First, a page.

"It's a custom of some Earth cultures." Beckett let his hands drop to his sides. He shrugged. "We laugh to keep from crying."
Ronon exchanged a baffled look with Teyla, and they both peered at the others in the room, frowning at them.
"I think Sheppard's really crying, now," Ronon said, very softly.
Beckett glanced at the line of Sheppard's shaking shoulders. "But he can say it's from the laughing, don't you see..."
"I do not see, Doctor Beckett." Teyla scowled and wiped her eyes angrily with the back of her wrist.
"It's not from a lack of respect. Not at all," Beckett said gently. "In a few days...in a few days we'll have a wake. You remember those, Teyla, from when we had them before?"
Teyla nodded, wiping her eyes again.
"At the wake," Beckett instructed Ronon, "We'll all drink too much of Radek's hootch, and tell stories about Rodney, and laugh some more, and cry some more. Only, that time, we can blame the crying on the drink."
"And then at the memorial service, no one will cry at all," said Teyla, obviously remembering.
"Aye, not in public. Not if we can help it."
"I will never fully understand your people, Doctor Beckett."
"I know, lass. I know. Come along now, laddie, let me take you to the infirmary and fix up that hand." Beckett tugged on Ronon's jacket and the tall warrior followed him docilely, head bent so his hair hid his face.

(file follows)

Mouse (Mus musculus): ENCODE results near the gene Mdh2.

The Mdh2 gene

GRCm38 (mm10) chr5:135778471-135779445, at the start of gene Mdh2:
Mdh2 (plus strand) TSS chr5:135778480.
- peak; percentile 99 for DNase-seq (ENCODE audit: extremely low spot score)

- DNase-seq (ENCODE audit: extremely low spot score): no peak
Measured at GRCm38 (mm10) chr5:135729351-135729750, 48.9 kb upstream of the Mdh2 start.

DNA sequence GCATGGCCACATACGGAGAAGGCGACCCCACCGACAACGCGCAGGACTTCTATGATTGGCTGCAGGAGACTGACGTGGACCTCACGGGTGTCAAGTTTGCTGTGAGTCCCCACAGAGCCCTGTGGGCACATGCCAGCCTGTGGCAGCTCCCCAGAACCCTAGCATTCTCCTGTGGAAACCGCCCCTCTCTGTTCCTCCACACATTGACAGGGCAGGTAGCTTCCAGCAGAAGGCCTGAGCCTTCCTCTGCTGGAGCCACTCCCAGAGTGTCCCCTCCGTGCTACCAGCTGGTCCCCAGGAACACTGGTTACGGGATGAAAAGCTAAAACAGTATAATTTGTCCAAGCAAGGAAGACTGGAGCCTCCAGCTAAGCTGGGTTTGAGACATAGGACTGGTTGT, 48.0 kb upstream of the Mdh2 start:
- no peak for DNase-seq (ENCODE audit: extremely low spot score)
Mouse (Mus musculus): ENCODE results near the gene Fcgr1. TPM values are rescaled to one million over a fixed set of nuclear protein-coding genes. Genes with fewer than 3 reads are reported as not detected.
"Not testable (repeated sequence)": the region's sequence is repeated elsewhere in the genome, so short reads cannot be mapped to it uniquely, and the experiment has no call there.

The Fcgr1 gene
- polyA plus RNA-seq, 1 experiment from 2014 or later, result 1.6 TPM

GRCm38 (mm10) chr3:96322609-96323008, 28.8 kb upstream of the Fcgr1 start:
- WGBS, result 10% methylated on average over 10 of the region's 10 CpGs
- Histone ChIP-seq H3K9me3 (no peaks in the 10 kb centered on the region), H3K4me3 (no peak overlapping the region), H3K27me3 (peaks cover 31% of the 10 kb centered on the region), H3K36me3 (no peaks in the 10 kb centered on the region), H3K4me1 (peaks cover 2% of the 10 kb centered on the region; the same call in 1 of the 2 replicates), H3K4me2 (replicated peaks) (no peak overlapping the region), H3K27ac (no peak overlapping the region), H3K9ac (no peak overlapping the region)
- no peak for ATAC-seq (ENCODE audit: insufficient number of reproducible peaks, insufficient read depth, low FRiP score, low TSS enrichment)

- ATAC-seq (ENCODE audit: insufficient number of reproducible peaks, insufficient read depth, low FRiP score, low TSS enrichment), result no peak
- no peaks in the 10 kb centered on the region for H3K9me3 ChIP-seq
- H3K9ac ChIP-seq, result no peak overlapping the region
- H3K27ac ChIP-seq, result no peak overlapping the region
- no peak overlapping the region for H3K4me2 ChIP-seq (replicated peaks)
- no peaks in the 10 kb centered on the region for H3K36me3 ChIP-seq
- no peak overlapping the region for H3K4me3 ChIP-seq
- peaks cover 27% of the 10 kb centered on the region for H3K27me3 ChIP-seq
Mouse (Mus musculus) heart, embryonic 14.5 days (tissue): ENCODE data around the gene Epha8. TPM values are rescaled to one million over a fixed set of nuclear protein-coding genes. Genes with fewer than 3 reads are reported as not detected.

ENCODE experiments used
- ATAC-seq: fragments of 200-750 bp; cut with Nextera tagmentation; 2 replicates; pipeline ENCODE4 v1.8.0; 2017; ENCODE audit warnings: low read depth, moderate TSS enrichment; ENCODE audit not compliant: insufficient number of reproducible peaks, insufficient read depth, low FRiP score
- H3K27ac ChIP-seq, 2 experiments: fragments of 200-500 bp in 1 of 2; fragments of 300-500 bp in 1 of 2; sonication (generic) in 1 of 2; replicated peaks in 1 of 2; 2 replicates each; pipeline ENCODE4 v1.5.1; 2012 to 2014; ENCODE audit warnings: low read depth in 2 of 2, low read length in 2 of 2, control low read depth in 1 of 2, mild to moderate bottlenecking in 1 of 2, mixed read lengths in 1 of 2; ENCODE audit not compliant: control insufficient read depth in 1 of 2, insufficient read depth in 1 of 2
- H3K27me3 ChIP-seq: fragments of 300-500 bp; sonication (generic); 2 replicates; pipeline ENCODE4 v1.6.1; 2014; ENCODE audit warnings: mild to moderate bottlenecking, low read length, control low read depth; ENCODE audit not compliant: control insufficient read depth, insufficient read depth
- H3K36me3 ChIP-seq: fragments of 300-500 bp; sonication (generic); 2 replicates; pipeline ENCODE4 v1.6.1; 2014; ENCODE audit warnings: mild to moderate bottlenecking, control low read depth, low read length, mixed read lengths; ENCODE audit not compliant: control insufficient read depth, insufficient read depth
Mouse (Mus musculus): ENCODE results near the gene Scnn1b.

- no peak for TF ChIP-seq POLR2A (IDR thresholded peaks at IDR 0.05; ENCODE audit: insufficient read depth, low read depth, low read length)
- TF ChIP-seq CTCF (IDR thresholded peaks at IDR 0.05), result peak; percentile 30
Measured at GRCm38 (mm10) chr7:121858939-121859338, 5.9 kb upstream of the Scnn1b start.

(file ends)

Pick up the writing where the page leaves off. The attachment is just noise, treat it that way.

"Doctor Weir, if I may be excused, I'd like to tend to our friend's injury here," Beckett called to Weir, who nodded in acknowledgement as Beckett left the room, trailing both Ronon and Teyla with him.
Gradually, silence once again reigned in the conference room, as everyone pulled themselves together and surreptitiously dried their eyes.
"Well," Weir sighed, straightening her jacket. "Anything else to report, gentlemen?" She addressed Sheppard and Zelenka, the only remaining attendees of the briefing.
"Yeah," Sheppard fiddled with his coffee cup, still slumped over and staring down at the briefing room table. "Just that...well, the Amysians were so grateful for what Rodney had done, they gave us a great deal on the coffee beans. Said we could have as much as we wanted. Basically, as long as we wanted them."
A pained whimper escaped Zelenka, who hid his face in his hands.
"Doctor Zelenka?" Weir asked worriedly.
Zelenka arched his fingers so that words could escape, but kept his hands firmly in front of his face. "It's just that...that Rodney always said..." Another snort of damp-sounding laughter dribbled out.
"That he'd do anything for coffee..." Sheppard finished. He tapped the edge of his coffee cup with one finger and smiled, but when he turned his face to glance at Weir, his eyes were fathomless with pain.
Summary: The phrase "the irony is going to kill me" was never uttered in Atlantis again.